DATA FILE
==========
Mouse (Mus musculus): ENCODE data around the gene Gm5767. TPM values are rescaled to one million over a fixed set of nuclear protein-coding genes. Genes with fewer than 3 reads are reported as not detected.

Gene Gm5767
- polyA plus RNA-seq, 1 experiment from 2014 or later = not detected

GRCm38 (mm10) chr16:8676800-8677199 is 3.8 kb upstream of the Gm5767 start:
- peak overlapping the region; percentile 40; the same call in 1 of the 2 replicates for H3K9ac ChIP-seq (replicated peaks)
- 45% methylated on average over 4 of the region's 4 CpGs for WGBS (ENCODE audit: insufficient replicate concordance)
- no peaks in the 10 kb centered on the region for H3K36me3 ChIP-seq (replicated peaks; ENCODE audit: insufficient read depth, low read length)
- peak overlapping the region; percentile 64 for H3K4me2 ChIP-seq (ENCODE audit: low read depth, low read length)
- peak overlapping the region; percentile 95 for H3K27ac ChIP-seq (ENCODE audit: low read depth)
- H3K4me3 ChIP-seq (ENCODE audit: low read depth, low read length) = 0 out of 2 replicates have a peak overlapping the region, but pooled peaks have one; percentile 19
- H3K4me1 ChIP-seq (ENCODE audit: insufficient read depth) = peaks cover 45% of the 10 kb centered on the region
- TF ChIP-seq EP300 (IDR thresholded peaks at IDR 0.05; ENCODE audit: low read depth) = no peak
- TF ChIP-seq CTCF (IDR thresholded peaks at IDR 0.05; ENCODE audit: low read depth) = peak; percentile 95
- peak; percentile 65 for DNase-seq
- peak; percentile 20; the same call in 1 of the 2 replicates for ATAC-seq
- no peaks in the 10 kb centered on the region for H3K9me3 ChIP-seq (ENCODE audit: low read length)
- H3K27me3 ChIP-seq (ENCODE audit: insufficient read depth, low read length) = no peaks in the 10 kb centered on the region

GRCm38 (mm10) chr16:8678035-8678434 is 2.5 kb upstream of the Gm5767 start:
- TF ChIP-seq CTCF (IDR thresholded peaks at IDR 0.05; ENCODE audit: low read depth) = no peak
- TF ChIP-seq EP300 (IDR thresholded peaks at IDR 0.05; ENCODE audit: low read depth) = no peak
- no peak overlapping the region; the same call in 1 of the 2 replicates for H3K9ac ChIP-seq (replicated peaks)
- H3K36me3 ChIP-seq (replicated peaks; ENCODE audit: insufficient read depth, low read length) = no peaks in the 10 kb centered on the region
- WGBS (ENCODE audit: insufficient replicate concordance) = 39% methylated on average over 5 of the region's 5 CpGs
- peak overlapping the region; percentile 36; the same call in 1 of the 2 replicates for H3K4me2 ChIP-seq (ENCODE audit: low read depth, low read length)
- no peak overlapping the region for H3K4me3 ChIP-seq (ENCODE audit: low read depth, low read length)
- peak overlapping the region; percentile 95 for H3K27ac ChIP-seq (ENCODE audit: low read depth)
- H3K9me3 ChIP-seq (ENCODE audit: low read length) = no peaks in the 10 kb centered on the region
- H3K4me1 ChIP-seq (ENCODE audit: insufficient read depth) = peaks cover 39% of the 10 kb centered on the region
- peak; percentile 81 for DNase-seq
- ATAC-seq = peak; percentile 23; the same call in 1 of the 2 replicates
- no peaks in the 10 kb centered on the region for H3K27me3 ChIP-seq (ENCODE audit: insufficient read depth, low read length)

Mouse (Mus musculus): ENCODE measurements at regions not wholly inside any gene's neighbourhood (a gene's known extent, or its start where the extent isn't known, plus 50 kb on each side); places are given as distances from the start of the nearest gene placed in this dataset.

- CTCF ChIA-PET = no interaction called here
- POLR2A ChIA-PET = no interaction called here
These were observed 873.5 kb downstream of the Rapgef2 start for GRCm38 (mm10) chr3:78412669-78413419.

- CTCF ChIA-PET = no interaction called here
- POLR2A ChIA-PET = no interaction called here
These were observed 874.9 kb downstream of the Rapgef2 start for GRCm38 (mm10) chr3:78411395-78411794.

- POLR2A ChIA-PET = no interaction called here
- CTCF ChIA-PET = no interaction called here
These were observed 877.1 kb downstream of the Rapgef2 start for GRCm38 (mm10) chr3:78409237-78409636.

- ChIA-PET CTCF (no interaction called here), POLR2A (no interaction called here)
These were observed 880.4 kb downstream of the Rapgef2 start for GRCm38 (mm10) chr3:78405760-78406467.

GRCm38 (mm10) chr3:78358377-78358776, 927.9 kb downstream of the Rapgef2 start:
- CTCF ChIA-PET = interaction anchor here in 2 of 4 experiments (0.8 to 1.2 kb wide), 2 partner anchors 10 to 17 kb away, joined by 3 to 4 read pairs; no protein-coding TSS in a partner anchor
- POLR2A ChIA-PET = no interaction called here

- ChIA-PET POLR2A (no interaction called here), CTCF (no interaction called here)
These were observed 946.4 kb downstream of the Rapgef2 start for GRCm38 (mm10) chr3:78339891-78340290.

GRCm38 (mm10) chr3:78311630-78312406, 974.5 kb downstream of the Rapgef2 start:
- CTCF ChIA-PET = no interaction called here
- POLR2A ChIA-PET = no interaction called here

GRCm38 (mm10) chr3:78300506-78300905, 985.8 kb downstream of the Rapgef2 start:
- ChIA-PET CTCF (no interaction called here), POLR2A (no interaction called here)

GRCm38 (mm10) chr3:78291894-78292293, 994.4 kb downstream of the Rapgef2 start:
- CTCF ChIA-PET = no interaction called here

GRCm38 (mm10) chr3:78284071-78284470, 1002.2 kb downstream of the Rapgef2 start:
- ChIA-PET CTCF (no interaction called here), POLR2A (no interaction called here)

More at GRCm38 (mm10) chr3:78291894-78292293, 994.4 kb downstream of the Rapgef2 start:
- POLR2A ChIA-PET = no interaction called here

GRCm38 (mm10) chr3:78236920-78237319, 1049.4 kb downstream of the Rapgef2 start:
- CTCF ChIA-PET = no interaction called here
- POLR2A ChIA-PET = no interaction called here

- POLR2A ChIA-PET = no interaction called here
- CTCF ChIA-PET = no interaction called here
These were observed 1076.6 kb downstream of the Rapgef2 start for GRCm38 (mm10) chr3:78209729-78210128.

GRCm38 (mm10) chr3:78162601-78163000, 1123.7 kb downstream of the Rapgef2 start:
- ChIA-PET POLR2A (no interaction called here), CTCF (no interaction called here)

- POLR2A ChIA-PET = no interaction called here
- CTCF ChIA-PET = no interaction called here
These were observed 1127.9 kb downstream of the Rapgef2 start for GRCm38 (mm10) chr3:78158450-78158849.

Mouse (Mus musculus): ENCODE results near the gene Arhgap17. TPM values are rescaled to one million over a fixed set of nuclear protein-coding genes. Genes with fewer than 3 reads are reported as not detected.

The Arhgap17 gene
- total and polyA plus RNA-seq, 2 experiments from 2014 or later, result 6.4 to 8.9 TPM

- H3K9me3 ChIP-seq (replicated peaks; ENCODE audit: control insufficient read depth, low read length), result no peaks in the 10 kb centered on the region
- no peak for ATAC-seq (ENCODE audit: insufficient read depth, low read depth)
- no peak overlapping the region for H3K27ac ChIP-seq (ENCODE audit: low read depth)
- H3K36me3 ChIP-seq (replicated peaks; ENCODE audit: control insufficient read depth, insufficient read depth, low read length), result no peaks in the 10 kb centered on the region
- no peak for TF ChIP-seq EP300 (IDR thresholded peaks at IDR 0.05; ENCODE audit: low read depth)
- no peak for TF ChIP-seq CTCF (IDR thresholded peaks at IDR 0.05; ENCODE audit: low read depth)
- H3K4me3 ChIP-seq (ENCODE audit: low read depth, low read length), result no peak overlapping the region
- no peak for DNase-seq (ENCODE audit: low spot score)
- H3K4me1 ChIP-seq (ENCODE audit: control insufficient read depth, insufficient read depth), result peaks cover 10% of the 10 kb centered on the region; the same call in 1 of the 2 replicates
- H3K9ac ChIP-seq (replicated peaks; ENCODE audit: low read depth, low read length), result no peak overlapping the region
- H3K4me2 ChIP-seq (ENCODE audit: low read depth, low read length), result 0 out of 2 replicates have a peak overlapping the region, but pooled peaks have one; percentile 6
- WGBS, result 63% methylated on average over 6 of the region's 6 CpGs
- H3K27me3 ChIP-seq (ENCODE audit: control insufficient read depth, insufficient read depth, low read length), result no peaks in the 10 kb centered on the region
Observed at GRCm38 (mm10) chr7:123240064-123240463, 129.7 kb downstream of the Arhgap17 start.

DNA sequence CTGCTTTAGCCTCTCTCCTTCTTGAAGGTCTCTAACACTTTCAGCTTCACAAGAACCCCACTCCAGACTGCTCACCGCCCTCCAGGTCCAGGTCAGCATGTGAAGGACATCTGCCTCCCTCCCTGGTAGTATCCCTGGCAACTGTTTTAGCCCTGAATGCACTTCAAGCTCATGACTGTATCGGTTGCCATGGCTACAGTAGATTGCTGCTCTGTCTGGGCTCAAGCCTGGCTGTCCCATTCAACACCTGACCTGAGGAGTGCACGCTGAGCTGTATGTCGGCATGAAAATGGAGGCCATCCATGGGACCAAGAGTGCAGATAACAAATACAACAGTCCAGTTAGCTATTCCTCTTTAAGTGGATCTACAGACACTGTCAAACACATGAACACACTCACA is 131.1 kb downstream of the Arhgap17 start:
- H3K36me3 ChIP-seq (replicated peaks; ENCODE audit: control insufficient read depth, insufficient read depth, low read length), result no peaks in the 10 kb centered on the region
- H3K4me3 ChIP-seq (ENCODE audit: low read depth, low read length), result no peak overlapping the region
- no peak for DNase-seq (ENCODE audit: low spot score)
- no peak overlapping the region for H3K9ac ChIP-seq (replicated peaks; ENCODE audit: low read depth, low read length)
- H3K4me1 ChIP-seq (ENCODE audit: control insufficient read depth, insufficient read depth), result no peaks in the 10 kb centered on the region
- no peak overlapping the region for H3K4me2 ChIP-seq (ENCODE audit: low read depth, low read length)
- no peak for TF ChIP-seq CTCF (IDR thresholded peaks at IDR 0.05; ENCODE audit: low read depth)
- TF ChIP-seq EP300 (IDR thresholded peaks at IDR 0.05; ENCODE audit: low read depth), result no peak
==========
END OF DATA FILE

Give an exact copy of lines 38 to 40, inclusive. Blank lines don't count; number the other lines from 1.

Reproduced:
These were observed 874.9 kb downstream of the Rapgef2 start for GRCm38 (mm10) chr3:78411395-78411794.

- POLR2A ChIA-PET = no interaction called here
- CTCF ChIA-PET = no interaction called here